Your Daughter Needs a Hero (3) Book GIVEAWAY

I’m over at Simple Mom’s today posting about 8 Simple Steps to Planning a 4th of July Party! It really isn’t as hard as you might think … I learned years ago that delegation is the KEY.

#8. Pull it all together with a healthy attitude that things do not have to be perfect. When everyone contributes, it becomes more “community” and less about you.

Read more, => HERE

I was recently asked to review a book for a friend of a friend (The Nester), called, Your Daughter Needs a Hero, by Maria Furlough. The subtitle caught my eye right away … Helping her handle insecurity and poor body image.

(my daughter and some of her beautiful friends)

Years ago I started a Balcony Girls group with my daughter, from 3-8 grades. It was such a special time, with awesome girls, as we worked through relationships, friendships, and virtues. You can read more about my 2 eBooks, here.

One of the lessons in my eBook teaches on beauty: How to be able to look into the mirror and see your heart, as well as your face or your body, and learn that God loves you just the way He made you. And overcoming the “Barbie” image, or standard-of-beauty, of having to look “perfect.” To defeat these lies: You are not pretty enough. Your body isn’t perfect enough.

So, if you’re interested in building up your daughter’s self-esteem and self image, then read on … you can ENTER TO WIN a copy of this fabulous book that I’m giving away today! (3 copies)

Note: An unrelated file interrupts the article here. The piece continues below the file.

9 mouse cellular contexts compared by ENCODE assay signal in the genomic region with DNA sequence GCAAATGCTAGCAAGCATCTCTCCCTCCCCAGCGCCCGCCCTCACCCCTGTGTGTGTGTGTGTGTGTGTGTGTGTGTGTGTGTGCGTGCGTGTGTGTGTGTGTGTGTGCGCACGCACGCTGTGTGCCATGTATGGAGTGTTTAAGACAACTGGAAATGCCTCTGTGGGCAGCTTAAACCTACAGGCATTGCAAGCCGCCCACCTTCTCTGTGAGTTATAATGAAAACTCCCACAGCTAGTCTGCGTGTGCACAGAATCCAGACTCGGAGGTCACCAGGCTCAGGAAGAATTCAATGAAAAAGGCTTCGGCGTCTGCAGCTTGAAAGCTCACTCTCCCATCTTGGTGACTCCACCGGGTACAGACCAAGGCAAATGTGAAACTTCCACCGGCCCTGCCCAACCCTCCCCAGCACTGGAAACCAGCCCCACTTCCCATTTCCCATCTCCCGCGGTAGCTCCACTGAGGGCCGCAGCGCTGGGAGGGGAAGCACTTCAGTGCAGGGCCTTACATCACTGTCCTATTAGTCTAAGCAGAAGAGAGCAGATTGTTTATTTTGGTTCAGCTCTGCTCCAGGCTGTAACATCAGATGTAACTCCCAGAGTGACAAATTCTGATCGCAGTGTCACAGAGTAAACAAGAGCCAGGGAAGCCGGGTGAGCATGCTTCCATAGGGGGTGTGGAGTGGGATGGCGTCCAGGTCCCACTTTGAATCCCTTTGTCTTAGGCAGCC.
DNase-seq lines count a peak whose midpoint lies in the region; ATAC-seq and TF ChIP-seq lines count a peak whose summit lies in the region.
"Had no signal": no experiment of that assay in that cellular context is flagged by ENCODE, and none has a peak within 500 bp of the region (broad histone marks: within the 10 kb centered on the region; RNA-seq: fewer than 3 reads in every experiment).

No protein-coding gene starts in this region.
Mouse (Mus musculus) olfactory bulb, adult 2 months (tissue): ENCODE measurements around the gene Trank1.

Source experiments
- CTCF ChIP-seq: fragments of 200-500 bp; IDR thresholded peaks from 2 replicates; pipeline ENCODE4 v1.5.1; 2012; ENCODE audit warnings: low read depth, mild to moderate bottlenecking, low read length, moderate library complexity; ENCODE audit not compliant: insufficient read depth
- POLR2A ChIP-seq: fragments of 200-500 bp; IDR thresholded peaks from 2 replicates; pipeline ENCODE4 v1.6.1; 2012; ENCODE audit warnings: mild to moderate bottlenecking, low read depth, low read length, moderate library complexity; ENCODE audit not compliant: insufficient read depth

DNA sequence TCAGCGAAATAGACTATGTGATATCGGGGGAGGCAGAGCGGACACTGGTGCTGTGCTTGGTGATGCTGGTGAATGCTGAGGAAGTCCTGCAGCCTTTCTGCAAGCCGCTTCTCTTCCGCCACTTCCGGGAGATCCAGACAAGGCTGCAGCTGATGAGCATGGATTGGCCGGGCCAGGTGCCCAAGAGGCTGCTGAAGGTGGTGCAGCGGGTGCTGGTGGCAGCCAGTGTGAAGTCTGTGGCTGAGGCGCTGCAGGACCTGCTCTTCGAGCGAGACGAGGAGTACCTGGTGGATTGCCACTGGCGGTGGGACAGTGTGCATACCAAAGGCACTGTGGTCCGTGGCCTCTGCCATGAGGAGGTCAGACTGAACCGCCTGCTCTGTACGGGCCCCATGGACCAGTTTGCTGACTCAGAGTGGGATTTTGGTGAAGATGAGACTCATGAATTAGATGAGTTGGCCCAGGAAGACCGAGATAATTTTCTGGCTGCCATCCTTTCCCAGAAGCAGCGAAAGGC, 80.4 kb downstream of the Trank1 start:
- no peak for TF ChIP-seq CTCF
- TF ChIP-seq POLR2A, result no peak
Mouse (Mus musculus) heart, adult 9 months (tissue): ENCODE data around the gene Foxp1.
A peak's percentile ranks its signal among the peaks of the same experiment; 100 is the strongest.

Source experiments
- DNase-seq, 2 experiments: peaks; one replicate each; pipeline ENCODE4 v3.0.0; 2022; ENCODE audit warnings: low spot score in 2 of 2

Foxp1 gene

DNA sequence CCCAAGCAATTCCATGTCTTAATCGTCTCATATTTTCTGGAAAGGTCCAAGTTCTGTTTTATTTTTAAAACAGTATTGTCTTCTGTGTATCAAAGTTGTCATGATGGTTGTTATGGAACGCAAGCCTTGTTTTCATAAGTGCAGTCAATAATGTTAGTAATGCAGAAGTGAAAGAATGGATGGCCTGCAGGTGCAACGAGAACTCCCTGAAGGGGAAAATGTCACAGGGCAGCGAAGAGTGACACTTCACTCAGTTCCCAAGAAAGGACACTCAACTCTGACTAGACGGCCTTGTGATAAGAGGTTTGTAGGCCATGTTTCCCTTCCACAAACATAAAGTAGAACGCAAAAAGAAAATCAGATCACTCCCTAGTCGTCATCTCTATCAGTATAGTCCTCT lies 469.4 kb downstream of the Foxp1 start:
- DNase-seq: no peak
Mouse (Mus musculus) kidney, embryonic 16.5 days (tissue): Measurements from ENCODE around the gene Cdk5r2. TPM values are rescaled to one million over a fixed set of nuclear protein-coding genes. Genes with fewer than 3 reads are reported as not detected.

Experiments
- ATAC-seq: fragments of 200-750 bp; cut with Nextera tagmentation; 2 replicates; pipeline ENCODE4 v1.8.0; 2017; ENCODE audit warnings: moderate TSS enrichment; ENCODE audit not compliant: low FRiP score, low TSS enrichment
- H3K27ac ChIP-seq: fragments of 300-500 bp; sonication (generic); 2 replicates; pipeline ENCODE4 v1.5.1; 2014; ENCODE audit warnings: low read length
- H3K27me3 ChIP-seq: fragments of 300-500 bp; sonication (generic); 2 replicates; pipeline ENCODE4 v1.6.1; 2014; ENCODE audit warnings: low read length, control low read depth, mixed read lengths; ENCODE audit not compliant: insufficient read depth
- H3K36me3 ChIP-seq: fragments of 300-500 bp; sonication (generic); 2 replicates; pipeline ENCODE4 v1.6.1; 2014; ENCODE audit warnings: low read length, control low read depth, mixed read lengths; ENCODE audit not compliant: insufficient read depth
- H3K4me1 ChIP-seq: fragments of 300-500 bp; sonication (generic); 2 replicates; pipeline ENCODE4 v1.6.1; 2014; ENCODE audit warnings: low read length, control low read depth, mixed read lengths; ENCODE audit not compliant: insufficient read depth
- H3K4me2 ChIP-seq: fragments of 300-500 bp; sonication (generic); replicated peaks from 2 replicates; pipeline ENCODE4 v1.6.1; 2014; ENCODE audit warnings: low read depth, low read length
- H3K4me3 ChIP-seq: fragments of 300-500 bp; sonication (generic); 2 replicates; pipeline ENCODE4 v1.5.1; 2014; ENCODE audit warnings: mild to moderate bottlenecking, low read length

Today’s book takes this subject of “image” much further. Maria Furlough shares her perspective on growing up as an insecure girl, her teens years, and now married several years as a young mom and mentoring young teens. She writes about self-image, confidence, and self-esteem. I’d say this book is a must-read if you have a daughter because she really shows parents how to counteract the constant pressures and influences that affect teen girls every day.

This book is for mothers and fathers to read, and includes discussion questions at the end for parents. Such a valuable ending to the book. Your daughter may not be crazy about you reading it, but … later she will thank you.

Here are some of the chapters which helped me decide that this book was for me, and something I could wrap my mind around. I feel we can always improve our parenting, so when I read something as inspiring as this book, I want to gain the wisdom myself, and share it with others.

Chapter titles (and my two-cents).

-How Teen Bop Magazine Ruined My Life (I too, remember reading Tiger Beat and wishing I could look like them. Ugh … I remember all too well, never happy for who I was.)

-Not My Daughter! (No one has a perfect daughter. It’s tempting to turn a blind eye and not deal with things that should be dealt with. Especially when we moms have hangups ourselves. I mean, how much do we talk about food, dieting, exercise, what clothing looks good on us, etc.)

-What if I Do Nothing? (What if I do something, should be what we are asking ourselves. I’m thankful for a healthy relationship with my daughter. Parenting is hard work, it doesn’t just happen overnight.)

-A Thankless Job (The goal as a mom is to be the source, strength, and guidance that our girls need. It’s not always easy and sometimes I question if I’m doing the right thing.)

-Mom’s Contributing Behaviors (Our actions, words of “diets,” what we watch and read, our appearances and insecurities … I pray it’s my faith that my daughter remembers the most.)